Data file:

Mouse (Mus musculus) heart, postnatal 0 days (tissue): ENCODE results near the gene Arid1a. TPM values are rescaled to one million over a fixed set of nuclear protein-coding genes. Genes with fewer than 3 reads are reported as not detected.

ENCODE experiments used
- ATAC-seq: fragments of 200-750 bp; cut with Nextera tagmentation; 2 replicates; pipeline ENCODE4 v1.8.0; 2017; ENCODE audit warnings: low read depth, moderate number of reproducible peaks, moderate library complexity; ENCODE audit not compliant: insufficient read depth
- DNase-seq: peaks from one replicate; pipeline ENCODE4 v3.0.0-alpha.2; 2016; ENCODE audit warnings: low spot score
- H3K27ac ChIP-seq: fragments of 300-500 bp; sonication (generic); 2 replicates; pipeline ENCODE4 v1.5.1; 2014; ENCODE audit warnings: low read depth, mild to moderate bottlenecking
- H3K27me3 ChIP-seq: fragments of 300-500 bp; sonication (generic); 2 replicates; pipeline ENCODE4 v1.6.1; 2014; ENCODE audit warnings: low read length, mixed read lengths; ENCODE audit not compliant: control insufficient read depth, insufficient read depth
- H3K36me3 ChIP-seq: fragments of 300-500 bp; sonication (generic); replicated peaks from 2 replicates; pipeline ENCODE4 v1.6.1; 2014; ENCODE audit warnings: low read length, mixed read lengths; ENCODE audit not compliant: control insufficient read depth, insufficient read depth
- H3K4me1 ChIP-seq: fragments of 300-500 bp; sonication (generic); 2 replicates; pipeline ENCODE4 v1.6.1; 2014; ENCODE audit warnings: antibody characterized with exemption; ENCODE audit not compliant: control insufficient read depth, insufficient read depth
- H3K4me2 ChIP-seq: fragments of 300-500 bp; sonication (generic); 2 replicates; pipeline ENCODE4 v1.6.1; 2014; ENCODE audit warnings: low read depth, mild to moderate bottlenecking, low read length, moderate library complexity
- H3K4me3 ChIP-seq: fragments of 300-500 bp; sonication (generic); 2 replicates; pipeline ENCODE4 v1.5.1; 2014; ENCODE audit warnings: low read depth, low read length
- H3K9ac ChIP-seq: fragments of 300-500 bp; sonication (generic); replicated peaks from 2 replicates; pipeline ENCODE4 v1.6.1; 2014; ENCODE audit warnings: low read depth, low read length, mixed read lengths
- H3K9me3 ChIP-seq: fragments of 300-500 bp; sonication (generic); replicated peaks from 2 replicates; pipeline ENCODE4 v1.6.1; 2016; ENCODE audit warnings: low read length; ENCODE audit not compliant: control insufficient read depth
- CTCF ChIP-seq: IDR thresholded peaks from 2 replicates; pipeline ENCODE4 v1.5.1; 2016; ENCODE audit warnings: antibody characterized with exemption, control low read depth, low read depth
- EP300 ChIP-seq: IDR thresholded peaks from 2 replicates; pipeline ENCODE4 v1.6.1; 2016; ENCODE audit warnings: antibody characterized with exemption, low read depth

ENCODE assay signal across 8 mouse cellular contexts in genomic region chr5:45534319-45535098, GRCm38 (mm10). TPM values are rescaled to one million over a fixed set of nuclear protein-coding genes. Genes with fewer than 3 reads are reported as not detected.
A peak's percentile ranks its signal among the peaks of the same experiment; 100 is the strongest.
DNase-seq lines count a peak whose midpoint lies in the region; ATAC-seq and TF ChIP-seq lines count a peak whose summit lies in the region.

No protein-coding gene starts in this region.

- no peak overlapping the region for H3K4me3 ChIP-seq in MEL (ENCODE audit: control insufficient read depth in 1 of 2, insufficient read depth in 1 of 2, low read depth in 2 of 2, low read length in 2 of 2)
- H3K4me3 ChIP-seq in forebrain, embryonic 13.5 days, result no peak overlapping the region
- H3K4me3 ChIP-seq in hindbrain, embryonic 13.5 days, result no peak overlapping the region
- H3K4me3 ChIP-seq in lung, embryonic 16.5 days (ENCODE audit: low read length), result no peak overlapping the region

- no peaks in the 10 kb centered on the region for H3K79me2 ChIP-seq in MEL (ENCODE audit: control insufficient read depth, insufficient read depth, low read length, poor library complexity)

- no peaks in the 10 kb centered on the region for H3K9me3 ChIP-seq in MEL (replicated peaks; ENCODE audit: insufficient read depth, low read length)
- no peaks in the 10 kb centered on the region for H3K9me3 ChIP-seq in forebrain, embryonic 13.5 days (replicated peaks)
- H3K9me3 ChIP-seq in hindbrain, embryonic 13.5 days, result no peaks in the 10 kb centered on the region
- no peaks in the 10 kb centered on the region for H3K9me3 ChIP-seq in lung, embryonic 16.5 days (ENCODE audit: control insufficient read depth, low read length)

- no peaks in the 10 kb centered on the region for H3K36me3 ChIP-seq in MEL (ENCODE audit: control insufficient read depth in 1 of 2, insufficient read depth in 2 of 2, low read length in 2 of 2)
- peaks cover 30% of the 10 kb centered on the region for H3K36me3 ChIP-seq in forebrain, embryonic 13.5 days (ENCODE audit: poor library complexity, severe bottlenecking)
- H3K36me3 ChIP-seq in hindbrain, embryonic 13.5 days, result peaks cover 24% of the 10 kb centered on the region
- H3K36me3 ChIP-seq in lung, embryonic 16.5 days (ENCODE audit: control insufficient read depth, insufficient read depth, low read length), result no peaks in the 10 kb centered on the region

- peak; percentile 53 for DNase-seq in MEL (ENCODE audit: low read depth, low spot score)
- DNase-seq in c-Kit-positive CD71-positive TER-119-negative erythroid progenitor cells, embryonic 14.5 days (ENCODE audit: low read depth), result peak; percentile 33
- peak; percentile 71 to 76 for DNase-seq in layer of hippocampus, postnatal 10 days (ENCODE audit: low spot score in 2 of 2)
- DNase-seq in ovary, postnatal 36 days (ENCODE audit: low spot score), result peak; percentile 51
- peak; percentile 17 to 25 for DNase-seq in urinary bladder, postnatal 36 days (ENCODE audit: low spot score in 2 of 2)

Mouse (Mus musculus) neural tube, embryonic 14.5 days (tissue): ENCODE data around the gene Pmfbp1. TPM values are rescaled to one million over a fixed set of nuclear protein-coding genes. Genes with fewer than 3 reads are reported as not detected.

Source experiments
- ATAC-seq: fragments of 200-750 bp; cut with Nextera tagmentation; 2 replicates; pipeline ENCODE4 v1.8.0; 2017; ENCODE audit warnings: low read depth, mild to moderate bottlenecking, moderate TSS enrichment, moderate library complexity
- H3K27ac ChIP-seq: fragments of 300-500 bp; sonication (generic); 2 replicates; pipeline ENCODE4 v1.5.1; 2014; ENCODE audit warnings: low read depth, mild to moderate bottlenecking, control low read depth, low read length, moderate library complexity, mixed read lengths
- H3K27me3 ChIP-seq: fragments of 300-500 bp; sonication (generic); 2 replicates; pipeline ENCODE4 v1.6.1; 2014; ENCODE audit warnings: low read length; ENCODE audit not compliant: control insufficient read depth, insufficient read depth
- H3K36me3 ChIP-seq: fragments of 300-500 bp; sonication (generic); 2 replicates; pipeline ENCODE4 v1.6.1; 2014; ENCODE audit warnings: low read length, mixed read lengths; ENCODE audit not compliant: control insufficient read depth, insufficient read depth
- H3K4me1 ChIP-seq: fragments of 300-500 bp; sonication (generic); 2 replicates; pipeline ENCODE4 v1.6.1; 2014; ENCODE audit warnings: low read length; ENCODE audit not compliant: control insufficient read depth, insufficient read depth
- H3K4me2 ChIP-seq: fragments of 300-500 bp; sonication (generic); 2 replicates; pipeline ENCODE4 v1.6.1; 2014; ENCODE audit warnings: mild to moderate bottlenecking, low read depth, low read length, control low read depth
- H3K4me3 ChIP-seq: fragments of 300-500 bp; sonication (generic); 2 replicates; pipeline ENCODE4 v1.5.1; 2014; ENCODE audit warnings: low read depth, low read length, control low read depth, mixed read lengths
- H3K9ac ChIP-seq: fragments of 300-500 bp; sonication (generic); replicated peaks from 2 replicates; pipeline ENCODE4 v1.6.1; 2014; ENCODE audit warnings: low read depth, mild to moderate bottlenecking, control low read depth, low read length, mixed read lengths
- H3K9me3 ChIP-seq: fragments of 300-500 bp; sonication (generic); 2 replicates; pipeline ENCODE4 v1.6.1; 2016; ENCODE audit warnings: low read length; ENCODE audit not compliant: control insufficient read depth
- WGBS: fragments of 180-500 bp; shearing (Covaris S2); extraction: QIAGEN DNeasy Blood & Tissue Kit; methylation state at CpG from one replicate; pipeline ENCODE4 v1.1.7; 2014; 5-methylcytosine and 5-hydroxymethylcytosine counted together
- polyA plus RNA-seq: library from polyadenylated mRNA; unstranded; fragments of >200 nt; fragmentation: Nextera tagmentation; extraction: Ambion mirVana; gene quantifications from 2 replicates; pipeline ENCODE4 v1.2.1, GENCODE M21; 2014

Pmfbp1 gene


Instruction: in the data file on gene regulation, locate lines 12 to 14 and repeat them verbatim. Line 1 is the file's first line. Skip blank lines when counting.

- H3K9me3 ChIP-seq: fragments of 300-500 bp; sonication (generic); replicated peaks from 2 replicates; pipeline ENCODE4 v1.6.1; 2016; ENCODE audit warnings: low read length; ENCODE audit not compliant: control insufficient read depth
- CTCF ChIP-seq: IDR thresholded peaks from 2 replicates; pipeline ENCODE4 v1.5.1; 2016; ENCODE audit warnings: antibody characterized with exemption, control low read depth, low read depth
- EP300 ChIP-seq: IDR thresholded peaks from 2 replicates; pipeline ENCODE4 v1.6.1; 2016; ENCODE audit warnings: antibody characterized with exemption, low read depth